"Pressure makes diamonds."
~General George S. Patton
The rain was coming down sideways, in virtual sheets. My husband and I looked at each other and I asked: “Are we really going to ride our bikes in this?” “Oh I doubt it,” he assured me. It was Day 1, Hour 1 of our 5 day biking tour through the hills of the Loire Valley in France.
We were novice bikers but our friends and fellow riders assured us that we would be “just fine.” Yes, we had done some training but not on hills (we live in farm country) and NEVER in the rain. No, it just never occurred to us that it could be, or would be, raining cats and dogs!
Our tour leader-guides, Anna and Stephanie, never stopped their cheery disposition and reminded us that the French countryside was beautiful, there would be wine and/or croissants along the way and “we’d be so proud of ourselves” when we completed the tough ride. They must have taken a play out of the EQ play book that says the leader’s emotions are contagious. They refused to show any hesitation or doubt that our journey in the rain would be worth it.
As we watched in disbelief, each of our fellow riders mounted their bikes. Darn.
But Marty and I had our pride. We refused to be the only two people to ride in the van to our next stop. No, we would go. We climbed on our bikes and started to ride. With the rain coming down, we road all of our 20 miles, up and down hills and valleys, through small country towns and roads lined with vineyards. All in the non-stop driving rain.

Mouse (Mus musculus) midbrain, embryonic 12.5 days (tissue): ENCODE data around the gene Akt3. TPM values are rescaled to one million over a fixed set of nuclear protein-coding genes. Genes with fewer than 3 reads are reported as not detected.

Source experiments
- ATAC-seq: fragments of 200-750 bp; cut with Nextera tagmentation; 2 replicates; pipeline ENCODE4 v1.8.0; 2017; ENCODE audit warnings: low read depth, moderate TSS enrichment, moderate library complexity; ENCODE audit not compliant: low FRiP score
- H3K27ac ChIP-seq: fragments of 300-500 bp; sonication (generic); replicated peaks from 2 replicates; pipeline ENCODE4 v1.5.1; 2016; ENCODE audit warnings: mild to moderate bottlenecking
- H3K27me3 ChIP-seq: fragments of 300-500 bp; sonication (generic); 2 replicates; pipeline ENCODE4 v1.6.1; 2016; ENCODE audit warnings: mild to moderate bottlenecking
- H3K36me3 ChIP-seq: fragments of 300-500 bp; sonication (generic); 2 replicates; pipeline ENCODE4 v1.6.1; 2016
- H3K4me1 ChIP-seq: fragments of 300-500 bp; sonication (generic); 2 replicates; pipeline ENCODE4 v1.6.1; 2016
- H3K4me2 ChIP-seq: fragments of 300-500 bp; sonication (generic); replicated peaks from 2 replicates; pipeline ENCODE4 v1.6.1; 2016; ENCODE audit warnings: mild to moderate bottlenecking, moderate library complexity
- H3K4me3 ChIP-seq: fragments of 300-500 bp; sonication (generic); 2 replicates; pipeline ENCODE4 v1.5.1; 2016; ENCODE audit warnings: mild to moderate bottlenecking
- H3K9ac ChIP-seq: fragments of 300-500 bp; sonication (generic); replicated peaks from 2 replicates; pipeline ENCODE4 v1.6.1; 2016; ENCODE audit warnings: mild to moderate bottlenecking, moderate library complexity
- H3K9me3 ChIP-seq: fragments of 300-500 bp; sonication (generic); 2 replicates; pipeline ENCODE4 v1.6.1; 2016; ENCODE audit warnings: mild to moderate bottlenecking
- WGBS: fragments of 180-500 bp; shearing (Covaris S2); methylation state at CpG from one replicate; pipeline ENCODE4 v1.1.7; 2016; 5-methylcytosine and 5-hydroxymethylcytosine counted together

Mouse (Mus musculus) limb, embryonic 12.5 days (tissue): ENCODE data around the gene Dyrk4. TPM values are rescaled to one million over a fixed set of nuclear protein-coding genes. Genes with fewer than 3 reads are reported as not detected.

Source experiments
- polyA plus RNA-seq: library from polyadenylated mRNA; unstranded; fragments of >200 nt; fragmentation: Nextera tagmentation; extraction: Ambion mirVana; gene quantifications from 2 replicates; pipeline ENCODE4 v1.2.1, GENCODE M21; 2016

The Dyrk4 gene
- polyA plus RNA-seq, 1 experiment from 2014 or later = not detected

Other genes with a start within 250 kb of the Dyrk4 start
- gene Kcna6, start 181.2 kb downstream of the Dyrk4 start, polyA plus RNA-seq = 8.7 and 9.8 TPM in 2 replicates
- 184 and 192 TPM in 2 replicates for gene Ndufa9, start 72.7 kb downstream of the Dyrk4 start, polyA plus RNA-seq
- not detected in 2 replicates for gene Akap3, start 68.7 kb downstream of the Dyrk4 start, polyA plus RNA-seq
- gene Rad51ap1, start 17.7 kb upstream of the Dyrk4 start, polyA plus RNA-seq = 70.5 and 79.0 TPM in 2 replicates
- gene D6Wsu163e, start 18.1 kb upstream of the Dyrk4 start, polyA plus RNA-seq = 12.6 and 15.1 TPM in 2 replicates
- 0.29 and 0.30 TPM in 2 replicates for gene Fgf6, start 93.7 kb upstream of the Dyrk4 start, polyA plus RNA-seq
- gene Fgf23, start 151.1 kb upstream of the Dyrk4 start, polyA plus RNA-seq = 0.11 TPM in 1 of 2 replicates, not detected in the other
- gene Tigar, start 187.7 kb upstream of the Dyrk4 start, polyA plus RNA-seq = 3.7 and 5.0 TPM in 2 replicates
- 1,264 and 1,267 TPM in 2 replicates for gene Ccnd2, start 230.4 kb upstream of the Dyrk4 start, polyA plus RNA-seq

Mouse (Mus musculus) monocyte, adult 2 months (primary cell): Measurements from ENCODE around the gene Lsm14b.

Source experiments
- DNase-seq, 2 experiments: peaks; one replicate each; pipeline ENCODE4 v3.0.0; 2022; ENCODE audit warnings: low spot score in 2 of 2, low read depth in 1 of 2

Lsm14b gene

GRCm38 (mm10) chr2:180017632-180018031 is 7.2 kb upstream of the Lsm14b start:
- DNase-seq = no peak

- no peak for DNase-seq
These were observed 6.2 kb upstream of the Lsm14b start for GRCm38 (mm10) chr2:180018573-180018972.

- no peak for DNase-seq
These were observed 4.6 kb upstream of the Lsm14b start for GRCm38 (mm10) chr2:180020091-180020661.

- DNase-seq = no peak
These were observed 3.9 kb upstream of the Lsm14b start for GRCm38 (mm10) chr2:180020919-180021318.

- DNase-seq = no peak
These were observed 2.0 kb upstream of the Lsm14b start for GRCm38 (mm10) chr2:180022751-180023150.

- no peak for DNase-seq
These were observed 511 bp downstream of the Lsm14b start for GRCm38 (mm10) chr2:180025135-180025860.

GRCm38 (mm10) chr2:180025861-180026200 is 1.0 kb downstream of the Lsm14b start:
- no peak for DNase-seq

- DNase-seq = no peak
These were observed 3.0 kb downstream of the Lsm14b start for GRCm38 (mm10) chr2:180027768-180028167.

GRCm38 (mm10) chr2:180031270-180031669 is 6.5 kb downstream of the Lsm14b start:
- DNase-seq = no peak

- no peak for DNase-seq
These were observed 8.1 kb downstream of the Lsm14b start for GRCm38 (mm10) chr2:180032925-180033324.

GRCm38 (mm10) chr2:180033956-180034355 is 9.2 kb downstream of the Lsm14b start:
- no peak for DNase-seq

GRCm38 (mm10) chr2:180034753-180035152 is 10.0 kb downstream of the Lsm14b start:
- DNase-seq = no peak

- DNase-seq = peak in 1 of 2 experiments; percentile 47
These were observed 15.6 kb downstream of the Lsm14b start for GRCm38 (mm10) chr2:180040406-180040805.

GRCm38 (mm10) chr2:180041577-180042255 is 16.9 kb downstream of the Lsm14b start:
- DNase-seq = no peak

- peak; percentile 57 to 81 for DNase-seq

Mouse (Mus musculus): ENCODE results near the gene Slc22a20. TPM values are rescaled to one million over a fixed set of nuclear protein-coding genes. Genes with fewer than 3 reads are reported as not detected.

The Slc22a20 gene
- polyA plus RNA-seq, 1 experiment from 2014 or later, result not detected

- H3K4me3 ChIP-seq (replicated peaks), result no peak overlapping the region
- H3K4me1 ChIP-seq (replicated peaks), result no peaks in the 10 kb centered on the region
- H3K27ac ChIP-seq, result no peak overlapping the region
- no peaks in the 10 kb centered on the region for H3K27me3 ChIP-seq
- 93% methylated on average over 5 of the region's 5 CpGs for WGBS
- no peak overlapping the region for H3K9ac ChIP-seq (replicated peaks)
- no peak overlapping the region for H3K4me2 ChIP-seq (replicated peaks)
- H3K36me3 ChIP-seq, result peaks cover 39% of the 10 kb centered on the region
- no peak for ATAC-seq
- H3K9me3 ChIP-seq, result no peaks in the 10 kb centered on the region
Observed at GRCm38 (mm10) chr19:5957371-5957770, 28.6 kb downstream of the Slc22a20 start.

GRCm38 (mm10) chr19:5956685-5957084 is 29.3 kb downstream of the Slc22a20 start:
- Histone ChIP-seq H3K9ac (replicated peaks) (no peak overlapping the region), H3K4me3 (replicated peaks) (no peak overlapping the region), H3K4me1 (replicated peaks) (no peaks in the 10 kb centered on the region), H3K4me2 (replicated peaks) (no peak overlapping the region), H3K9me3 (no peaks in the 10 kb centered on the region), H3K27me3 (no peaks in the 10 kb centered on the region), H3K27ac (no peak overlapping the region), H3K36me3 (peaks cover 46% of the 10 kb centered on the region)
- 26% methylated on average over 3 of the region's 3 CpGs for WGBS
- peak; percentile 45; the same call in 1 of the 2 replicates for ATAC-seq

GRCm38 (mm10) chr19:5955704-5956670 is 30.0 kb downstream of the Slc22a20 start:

And I hate to admit it, it was a memorable day. We were proud of ourselves for completing the ride. We enjoyed the scenery and spent the day riding with some new friends. In this case, peer pressure worked. Pushing us to achieve more than we ever imagined. We rode for two more days in the rain and peer pressure again encouraged us to complete a ride of 50 miles on Day 4.
I know I’m describing a circumstance that pales in significance to many of the challenges that we face. Succumbing to peer-pressure is not cool. But think back on a time when your peers encouraged you to do or accomplish something outside of your comfort zone. To solve a problem, to stay the course when you wanted to give up. Sometimes, a little peer pressure can make all the difference.
To your success,